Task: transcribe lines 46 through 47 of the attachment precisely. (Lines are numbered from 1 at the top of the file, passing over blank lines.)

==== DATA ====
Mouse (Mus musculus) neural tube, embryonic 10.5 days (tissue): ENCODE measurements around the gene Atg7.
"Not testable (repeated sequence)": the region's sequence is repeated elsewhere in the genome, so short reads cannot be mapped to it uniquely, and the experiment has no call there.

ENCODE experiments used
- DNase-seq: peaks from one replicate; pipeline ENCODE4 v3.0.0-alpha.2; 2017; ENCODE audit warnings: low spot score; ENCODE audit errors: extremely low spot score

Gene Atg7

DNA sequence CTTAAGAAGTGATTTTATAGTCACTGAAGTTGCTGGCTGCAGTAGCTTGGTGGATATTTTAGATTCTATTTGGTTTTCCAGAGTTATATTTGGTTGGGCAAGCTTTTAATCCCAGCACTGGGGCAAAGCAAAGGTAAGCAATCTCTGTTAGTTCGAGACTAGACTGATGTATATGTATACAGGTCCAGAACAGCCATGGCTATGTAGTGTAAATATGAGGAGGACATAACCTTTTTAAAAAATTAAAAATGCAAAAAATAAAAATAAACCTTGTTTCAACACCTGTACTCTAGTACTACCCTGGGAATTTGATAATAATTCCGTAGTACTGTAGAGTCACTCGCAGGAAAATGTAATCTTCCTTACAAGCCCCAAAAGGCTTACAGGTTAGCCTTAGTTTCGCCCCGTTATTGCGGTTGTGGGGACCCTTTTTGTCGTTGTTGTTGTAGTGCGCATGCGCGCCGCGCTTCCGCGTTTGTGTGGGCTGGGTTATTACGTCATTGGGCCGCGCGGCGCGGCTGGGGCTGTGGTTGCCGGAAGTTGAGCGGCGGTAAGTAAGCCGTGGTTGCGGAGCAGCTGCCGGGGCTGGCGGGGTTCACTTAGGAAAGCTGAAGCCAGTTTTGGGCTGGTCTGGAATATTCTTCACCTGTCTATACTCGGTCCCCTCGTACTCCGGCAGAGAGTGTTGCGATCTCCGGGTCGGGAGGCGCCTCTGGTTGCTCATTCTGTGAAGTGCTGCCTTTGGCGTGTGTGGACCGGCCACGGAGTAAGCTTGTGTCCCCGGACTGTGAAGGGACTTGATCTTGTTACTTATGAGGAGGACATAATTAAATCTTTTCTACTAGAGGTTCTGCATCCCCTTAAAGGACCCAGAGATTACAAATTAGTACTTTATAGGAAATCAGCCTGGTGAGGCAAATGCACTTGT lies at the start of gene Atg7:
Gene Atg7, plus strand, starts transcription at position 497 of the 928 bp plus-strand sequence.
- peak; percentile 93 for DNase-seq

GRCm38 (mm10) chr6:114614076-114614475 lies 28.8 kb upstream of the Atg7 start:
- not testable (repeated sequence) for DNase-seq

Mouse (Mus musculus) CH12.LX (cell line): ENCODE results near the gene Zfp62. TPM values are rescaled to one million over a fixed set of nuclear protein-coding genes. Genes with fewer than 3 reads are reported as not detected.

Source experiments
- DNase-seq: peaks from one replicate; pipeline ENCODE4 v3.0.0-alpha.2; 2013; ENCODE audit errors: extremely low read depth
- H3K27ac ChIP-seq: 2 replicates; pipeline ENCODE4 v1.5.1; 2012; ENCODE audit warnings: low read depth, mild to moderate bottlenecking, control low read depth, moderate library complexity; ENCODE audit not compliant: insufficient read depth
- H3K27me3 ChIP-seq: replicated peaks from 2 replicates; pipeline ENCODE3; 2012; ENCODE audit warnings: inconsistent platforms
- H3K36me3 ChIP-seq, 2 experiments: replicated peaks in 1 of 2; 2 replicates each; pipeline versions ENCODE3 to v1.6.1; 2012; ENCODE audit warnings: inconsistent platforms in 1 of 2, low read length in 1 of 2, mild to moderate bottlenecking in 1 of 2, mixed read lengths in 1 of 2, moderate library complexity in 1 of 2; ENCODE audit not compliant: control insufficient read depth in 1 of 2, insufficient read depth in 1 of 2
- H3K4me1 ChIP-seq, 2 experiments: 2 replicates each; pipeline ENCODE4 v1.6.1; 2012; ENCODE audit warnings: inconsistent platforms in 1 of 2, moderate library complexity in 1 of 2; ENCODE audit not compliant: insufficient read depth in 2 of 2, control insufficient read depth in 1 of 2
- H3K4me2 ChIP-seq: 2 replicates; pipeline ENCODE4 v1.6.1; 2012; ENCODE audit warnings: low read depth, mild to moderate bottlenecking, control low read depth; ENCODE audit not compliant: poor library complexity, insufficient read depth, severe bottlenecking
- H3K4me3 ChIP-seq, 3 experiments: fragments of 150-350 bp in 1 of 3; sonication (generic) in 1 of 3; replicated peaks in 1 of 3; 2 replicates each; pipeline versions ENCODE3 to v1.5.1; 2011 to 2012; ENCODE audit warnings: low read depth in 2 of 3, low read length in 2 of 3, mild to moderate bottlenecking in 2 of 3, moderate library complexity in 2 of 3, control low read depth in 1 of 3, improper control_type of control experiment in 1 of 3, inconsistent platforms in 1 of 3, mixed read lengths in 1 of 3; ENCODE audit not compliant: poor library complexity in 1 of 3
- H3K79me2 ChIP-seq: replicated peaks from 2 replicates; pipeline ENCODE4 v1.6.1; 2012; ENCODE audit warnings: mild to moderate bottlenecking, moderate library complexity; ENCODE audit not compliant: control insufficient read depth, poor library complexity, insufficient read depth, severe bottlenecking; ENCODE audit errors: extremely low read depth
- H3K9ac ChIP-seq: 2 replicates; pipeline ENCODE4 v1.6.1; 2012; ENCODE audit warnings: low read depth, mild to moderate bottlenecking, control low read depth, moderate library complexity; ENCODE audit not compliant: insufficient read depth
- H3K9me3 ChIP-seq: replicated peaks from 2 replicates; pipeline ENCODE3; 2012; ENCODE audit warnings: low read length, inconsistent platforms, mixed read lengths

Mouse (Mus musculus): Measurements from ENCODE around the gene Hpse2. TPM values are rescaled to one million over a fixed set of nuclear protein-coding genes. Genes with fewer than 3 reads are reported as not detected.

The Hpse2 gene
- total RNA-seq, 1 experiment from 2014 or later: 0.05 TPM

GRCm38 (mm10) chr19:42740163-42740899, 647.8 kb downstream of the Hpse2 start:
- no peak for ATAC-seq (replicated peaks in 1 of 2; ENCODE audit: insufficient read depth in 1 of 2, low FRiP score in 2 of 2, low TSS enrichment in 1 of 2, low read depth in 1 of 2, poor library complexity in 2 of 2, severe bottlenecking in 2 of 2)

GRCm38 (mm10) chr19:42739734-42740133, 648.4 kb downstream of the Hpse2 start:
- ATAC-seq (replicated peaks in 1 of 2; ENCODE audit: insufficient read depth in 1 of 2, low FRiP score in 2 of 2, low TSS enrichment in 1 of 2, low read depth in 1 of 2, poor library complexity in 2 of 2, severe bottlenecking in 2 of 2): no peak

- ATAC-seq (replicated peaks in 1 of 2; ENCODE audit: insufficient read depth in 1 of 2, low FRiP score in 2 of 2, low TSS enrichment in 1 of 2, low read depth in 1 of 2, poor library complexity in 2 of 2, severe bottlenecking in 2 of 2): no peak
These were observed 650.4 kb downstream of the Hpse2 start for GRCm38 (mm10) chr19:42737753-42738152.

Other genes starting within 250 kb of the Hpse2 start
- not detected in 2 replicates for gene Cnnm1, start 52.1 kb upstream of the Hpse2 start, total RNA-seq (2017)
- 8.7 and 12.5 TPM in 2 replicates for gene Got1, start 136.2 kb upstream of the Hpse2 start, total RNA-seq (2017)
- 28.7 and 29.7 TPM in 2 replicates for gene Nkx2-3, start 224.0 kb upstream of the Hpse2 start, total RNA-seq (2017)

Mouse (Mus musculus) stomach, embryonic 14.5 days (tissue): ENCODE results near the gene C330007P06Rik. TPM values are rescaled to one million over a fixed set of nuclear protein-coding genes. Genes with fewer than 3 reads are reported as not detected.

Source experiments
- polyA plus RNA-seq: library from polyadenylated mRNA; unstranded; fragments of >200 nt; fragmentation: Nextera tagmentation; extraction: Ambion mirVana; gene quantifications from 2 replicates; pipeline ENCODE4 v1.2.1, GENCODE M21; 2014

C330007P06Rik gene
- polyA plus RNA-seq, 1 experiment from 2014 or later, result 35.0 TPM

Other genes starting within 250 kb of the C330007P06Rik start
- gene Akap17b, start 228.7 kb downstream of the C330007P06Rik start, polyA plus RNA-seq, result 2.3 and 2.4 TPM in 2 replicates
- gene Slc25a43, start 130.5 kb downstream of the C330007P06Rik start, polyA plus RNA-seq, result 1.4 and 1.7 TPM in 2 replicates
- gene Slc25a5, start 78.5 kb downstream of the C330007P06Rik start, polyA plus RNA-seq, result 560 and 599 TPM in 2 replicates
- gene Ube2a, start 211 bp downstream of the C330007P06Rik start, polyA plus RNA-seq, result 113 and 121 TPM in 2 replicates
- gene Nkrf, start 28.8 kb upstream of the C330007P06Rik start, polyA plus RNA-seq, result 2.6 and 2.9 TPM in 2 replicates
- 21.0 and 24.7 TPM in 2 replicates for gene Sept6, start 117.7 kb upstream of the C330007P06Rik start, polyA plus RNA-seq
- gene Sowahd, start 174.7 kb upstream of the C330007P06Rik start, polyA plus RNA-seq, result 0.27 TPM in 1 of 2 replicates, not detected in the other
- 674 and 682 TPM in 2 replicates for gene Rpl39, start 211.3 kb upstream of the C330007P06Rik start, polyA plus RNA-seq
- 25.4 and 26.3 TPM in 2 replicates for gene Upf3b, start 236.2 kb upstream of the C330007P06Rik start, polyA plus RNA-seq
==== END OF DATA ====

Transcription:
- gene Nkrf, start 28.8 kb upstream of the C330007P06Rik start, polyA plus RNA-seq, result 2.6 and 2.9 TPM in 2 replicates
- 21.0 and 24.7 TPM in 2 replicates for gene Sept6, start 117.7 kb upstream of the C330007P06Rik start, polyA plus RNA-seq